Steve Earle’s new novel, “I’ll Never Get Out of This World Alive,” tells the story of Doc Ebersole with all the kitsch and color of a Loteria card placed before an Our Lady of Guadalupe votive candle. As Earle imagines it, Doc gave honky-tonk king Hank Williams his final, killing dose of opiates. The book is set in 1963 San Antonio, 10 years after Williams’s death, where a disgraced and drug-addicted Doc still carries Williams’s ghost with him as an italicized voice, haunting his less-lucid moments with a country twang.

“I’ll Never Get Out of This World Alive” is a high-contrast comic book without the drawings. Pow! — Irish priests box, barmaids watch soap operas, ex-doctors slam heroin, and the pregnant, Catholic, Mexican girl Graciela might be a saint in disguise. True to his black-and-white vision of Texas, Earle’s characters are either good or bad, with the scales tipped heavily toward the former. Noble whores run the Yellow Rose rooming house where the chummy underbelly of San Antonio comes to have unwanted bullets and babies removed by the gracious and wise Doc, who slips out for a fix of heroin afterward. Even the smack-pushing dealer is a real nice guy once you get to know him.

Earle — a reigning king of the Americana music scene — is ever the rocker. (He even wears dark sunglasses in his author photo.) In fine songwriter fashion, he relies on the familiar forms — verse, chorus, verse — to create this Texas noir. But the constant warnings that danger is coming rob the book of suspense. And for a noir novel, nothing too scary happens. None of the wounded men or hemorrhaging women dies under Doc’s shaky-handed care, and the mean streets of Earle’s San Antonio look more like a cozy, Texas-version of Disney World. Christmas at the Yellow Rose comes with eggnog, “sugar cookies shaped like Christmas trees and stars,” several varieties of tamales and a tree that’s “a little flat on one side but priced to move as the sun set on the last shopping day before Christmas.”

The “shadow world” of the South Presa Strip seems downright cheerful and sunny. When Doc encounters one of his patients leaving the boarding house on the morning after her abortion, she calls out to him: “Now, Doc, before you go and get your shorts all in a knot, I heard what you said, and I promise, [oral sex] only for at least a week.”

“ ‘That is not what I said, young lady. My orders were to stay in bed for the rest of the day and not to work, at all, for a week to ten days, depending on how you were feeling — ’ ”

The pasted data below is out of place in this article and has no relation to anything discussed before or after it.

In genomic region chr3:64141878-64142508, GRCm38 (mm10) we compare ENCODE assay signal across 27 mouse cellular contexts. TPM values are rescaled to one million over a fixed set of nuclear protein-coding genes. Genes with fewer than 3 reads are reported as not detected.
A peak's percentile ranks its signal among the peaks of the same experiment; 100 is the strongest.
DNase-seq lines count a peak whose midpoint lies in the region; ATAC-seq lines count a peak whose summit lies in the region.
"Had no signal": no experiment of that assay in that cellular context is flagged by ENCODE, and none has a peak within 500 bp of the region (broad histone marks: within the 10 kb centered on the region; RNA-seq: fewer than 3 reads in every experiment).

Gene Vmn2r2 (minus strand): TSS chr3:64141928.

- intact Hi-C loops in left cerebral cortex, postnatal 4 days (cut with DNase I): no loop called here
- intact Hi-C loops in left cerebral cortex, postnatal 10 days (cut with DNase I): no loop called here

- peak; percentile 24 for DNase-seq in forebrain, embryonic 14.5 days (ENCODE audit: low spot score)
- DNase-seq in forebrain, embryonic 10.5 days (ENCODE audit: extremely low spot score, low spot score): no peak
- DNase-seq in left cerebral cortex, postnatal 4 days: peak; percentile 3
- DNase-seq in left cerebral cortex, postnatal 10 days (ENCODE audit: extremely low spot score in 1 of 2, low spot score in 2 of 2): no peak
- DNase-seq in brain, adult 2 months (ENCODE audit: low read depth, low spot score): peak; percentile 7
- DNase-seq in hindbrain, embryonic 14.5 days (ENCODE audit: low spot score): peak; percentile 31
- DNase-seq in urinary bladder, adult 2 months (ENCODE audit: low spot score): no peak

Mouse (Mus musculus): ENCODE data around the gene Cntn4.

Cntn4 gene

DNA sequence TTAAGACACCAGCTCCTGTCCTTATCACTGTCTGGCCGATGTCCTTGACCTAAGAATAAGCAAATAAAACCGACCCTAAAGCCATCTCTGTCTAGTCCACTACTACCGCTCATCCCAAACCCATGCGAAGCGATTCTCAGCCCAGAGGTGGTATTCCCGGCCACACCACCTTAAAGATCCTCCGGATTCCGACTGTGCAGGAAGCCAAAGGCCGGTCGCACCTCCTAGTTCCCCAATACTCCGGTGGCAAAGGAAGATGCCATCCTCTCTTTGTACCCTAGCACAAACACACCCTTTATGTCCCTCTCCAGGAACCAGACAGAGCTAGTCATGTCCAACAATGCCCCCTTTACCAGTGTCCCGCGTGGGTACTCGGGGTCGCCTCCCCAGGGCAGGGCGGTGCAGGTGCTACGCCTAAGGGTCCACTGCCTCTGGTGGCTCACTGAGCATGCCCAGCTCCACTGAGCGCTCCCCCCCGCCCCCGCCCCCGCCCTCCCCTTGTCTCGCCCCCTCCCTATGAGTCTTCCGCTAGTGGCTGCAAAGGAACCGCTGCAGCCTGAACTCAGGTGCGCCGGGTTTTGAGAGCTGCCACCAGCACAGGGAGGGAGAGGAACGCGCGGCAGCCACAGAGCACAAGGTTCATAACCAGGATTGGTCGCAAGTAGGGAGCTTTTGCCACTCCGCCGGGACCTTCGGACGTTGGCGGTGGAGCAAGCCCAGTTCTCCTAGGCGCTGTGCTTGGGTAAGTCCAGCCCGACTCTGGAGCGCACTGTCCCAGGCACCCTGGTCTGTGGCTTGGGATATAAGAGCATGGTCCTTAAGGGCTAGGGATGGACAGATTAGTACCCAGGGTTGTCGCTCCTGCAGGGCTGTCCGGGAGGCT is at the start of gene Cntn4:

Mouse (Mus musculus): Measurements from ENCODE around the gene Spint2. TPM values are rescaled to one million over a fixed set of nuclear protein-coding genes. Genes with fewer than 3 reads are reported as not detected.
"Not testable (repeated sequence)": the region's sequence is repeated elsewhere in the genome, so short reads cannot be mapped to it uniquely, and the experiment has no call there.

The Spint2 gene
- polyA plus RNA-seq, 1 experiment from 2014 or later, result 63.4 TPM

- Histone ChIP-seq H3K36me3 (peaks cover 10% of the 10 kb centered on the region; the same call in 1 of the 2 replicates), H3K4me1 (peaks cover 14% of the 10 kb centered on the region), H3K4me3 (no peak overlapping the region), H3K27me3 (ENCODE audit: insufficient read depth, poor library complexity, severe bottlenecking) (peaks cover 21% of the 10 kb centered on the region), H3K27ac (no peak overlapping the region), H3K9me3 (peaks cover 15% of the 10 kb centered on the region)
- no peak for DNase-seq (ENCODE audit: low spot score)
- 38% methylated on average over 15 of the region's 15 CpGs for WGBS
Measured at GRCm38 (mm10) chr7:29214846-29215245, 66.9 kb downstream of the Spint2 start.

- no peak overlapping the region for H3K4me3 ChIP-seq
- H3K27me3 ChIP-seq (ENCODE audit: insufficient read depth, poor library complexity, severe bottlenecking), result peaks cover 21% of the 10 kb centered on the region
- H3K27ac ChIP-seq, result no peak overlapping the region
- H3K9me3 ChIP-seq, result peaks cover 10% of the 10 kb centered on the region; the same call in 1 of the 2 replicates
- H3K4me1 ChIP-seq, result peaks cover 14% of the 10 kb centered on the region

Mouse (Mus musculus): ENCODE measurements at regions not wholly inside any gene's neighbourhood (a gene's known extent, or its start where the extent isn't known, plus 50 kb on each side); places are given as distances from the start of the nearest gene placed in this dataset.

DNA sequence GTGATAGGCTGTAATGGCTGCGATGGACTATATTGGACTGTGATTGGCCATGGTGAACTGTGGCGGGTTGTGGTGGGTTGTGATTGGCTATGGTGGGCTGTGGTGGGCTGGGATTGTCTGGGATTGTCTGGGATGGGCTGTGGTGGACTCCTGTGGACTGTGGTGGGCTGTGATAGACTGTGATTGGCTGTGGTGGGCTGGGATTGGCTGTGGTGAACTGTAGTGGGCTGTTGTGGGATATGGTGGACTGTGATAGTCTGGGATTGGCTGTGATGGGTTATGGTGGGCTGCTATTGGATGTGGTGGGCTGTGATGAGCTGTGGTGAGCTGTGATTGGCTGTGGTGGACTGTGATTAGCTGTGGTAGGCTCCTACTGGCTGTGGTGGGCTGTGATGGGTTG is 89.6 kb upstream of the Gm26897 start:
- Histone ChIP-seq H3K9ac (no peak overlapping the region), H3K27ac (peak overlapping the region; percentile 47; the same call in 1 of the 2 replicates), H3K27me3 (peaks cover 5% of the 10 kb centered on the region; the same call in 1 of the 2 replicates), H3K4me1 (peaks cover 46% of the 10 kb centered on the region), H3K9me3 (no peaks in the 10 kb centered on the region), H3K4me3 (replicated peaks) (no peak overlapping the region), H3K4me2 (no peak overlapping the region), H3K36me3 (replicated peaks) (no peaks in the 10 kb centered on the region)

“ ‘Well, I’m feeling just fine, but jiminy cricket, Doc! A week? You gonna keep me straight for a week?’ ”

Thus it rolls in Earle’s happy land of heroin and hookers.

The novel’s central crisis is primed by a day trip to see President Kennedy and his wife, “Yah-kee,” as the Mexicans among the Yellow Rose group call her. The Catholic Kennedys are revered among the South Presa crew. Graciela forces her arm through a gnarly, galvanized fence just to wave to the first lady, not realizing she’s cutting her wrist. When history happens the following day in Dallas, Graciela’s wound takes on supernatural abilities to heal others — the stigmata of San Antonio.

Earle’s Hank Williams doesn’t have much in common with the jambalaya-crawfish-pie-ah Hank Williams. This Hank is more albatross than musical hero. Sometimes, Williams whines. Sometimes, he threatens Doc, wanting company in the dry nothingness of death. Perhaps Earle’s is a truer portrait of this American legend than the yodels of “Your Cheatin’ Heart” let on. Williams, born with spina bifida, spent his career trying to control the pain with alcohol, morphine and a variety of other drugs until he ended up dying in the back of a limousine on New Year’s Day in 1953, at the blindingly young age of 29.

Earle has a well-storied past as an addict — reflected not only in his lyrics and his acting role on HBO’s series “The Wire” but in one of his book’s most palpable scenes: Doc’s withdrawal from heroin. “Pain the likes of which he had imagined in only the most twisted of his medical-school horror fantasies assailed him, as if his spinal cord had been neatly but not necessarily painlessly removed.”Spoken like someone who knows.

The page goes white as Graciela and the forces of good fill the frame, celebrating a temporary victory. But outside, darkness gathers, readying itself for the ending Earle has warned us about throughout. That same old song — Earle’s, Williams’s, the cycle of addiction — starts up again, sounding a bit too familiar.

Hunt is the author of two novels, “The Seas” and “The Invention of Everything Else.”

Steve Earle will perform Aug. 13-14 at
the Birchmere in Alexandria.


By Steve Earle

Houghton Mifflin Harcourt. 243 pp. $26